One year, the year we owned TWO houses and were practically going under, my husband bought me a $600 necklace the day before Christmas, just because he loves me and thought it would look pretty on me. Another year, he cooked up a huge elaborate scheme that involved borrowing a van and making excuses for a couple of long trips across the lake to New York state; I woke up Christmas morning and found a beautiful, working, antique "walking wheel" (the giant spinning wheels you see at reenactments). I know that was at least $800. It was a great Christmas morning!

    Last year, I made him promise to go easy on my gifts, and he did better. I got a $79 Kindle and some jewelry. It's still more than I need.

    I love that I am married to someone who gets great joy from giving thoughtful gifts but he also can take it too far. It's something I'm hoping we can scale back in the future. (For reference, we don't exchange gifts with anyone outside the immediately family; but also, we don't have anyone else, like grandparents or aunts and uncles, buying for the kids. The older two do have their mother, however, and she spends way more on them than we do!)
  • bradbrad Posts: 2,166Member
    My three siblings and I agreed a few years ago to stop giving gifts to each other at Christmas (we're all in our 50s and 60s, and we're at the point where we want to reduce the flow of stuff into our lives), so that cut down costs a lot. I still give gifts to my girlfriend and my nieces, but altogether that amounts to maybe $250 each Christmas. I spent much more in the past.

    One year we tried giving experiences instead of possessions, which worked out really well. Possessions come and go, but experiences stay with you for your lifetime. A great home-cooked supper, a night at the opera, that kind of thing. I'd like to do more of that.
  • AnnaeMAnnaeM Posts: 91Member
    I tend to end up spending around $2000 for Christmas as well. That does include food (good cuts of meat, more large meals to cater etc.) and a gift for the house (something we can do together, perhaps some time away), but it’s mostly on the kids. I did intend to spend less last year, and thought I had, but when I added it all up, it still worked out at around the same amount. So this year I’m putting that much aside and hoping I spend less. I don’t have any big plans gift wise, but it is one area where I’m not too uptight about spending. We’re not particularly gift focused as adults. We've often done a draw among the adult family and just buy for one person each with a set limit usually $30-50. Last year we did this complicated (but fun) kris kringle draw. Each person spent up to a max. of $10 on one gift and they all went into a pool with gift swapping (ie. you could take someone else's gift if you liked it better than yours.) Agh! Too complicated to explain briefly but it was a lot of fun and I ended up with a fabulous oven mitt, complete with bling. My DC are not indulged during the year, so I'm pretty cool with how we do Christmas. I did just spend $120 on Father’s Day gifts for my ex-DH... Hmm...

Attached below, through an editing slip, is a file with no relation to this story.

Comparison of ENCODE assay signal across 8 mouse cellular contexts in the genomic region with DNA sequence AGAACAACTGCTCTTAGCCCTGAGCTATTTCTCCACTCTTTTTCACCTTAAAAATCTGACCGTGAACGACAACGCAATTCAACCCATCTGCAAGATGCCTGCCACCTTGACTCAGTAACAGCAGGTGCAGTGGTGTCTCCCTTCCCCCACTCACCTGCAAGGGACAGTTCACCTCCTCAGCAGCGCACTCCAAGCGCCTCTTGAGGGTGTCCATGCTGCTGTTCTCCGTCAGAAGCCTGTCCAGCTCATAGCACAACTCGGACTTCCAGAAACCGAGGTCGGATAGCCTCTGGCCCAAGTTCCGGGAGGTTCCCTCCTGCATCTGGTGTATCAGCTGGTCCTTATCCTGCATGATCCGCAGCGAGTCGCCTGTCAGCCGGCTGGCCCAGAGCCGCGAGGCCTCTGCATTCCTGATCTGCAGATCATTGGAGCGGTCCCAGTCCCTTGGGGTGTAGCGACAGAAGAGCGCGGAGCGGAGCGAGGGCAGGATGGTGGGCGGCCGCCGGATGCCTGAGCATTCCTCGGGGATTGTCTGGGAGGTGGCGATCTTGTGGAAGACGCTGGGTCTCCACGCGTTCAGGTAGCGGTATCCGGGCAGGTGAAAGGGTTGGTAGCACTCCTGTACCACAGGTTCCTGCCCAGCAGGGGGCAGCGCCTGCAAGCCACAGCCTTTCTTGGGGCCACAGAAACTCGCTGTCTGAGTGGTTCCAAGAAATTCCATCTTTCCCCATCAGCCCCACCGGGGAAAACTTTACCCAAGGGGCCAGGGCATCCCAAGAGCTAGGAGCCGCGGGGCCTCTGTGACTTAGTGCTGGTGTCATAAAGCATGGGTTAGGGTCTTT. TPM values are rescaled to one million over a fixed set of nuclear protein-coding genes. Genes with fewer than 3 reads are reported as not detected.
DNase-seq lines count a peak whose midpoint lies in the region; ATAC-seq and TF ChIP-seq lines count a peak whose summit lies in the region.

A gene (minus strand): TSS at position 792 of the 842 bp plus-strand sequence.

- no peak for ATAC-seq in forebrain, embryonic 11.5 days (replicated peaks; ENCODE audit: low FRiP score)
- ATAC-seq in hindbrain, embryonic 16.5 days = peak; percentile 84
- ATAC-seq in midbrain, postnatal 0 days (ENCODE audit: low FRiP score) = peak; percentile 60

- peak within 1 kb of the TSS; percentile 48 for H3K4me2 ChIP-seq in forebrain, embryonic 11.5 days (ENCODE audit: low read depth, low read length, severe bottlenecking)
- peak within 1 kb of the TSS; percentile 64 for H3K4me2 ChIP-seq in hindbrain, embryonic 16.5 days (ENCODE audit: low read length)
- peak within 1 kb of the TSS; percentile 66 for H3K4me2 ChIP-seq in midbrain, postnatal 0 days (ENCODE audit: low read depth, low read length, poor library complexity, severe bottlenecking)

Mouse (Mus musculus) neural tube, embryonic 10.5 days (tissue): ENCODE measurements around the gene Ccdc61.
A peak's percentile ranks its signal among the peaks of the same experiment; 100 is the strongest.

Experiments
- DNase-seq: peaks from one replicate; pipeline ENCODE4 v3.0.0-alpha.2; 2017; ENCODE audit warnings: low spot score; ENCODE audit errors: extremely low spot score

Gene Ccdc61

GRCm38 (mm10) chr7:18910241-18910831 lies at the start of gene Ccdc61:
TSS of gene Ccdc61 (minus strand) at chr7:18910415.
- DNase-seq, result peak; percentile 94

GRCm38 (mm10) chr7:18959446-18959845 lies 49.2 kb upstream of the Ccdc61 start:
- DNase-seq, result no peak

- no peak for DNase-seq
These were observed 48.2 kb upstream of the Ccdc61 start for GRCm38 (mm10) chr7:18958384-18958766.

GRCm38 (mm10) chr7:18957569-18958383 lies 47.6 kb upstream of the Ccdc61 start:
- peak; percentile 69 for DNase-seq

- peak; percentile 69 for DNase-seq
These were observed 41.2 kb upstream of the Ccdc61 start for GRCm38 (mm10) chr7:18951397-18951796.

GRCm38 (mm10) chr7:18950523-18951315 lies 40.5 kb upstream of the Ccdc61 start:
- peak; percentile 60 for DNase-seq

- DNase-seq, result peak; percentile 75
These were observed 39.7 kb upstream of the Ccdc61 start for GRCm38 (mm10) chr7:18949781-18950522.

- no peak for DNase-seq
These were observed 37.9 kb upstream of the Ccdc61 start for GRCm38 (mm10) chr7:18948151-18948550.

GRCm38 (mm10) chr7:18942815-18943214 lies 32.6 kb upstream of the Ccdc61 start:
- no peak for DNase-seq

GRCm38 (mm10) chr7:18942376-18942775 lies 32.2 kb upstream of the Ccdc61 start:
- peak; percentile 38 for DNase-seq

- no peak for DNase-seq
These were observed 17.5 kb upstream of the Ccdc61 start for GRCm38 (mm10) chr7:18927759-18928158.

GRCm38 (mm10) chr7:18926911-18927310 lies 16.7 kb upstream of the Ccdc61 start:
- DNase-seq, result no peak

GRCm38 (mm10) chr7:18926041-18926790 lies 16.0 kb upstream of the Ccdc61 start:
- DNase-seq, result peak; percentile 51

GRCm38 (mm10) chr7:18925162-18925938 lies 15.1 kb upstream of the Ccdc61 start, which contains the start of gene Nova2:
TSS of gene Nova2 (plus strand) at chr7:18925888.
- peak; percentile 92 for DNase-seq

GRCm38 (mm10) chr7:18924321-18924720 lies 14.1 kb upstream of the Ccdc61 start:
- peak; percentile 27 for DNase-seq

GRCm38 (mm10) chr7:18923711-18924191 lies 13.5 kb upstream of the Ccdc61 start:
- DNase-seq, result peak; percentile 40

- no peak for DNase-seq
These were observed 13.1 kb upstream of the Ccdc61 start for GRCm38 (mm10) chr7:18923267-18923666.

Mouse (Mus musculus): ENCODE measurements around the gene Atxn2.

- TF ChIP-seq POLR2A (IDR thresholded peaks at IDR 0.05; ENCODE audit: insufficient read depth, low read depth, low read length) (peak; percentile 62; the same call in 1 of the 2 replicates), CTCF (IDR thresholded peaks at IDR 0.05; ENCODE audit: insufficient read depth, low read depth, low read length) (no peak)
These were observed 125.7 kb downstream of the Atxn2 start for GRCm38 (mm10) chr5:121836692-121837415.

• DeguelloTexDeguelloTex Posts: 2,496Member, Beta Tester
    About $2400, all in. This includes the tree, food, and TSO tickets. A little more if it's time to upgrade laptops.
  • ghaynesghaynes Posts: 71Member
    Wow its seems like alot of people do some spending during the holiday. I was thinking I might be out of the norm. I'm still going to try and cut back.
  • MomOnTheRockMomOnTheRock Posts: 50Member
    I spent around $1200 last year which I seriously want to cut back on this year. I have a bunch of cousins who I only see around the holidays who I have always bought gifts for but am hoping to cut out. It seems like a waste of money to give presents to people I never see or barely talk to for 364 days of the year. Despite my best intentions, I do tend to go overboard on my 2 kids though. Last year I think I spent nearly $200 each on them.
  • LindseyinWaLindseyinWa Posts: 60Member
    We will probably have to spend less than $300 this year - it's normally around $500. But that's with 5 adult presents, 6 kid presents, and 9 cousin presents, and also extra food and parties.

    It's tight.